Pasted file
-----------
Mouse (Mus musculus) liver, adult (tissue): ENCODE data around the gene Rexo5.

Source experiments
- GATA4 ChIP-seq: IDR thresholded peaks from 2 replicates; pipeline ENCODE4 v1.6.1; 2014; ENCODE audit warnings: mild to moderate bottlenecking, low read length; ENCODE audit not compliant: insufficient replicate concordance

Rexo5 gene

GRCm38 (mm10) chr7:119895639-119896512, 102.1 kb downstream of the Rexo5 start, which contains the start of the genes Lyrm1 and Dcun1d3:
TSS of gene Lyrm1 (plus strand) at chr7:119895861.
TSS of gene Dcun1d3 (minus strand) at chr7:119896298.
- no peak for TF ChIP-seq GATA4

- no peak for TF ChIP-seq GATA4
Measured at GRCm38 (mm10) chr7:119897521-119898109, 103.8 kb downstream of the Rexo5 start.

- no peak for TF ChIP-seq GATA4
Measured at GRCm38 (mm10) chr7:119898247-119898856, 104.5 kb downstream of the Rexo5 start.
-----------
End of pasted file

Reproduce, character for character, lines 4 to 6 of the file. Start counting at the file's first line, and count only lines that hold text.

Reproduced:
Rexo5 gene

GRCm38 (mm10) chr7:119895639-119896512, 102.1 kb downstream of the Rexo5 start, which contains the start of the genes Lyrm1 and Dcun1d3:
TSS of gene Lyrm1 (plus strand) at chr7:119895861.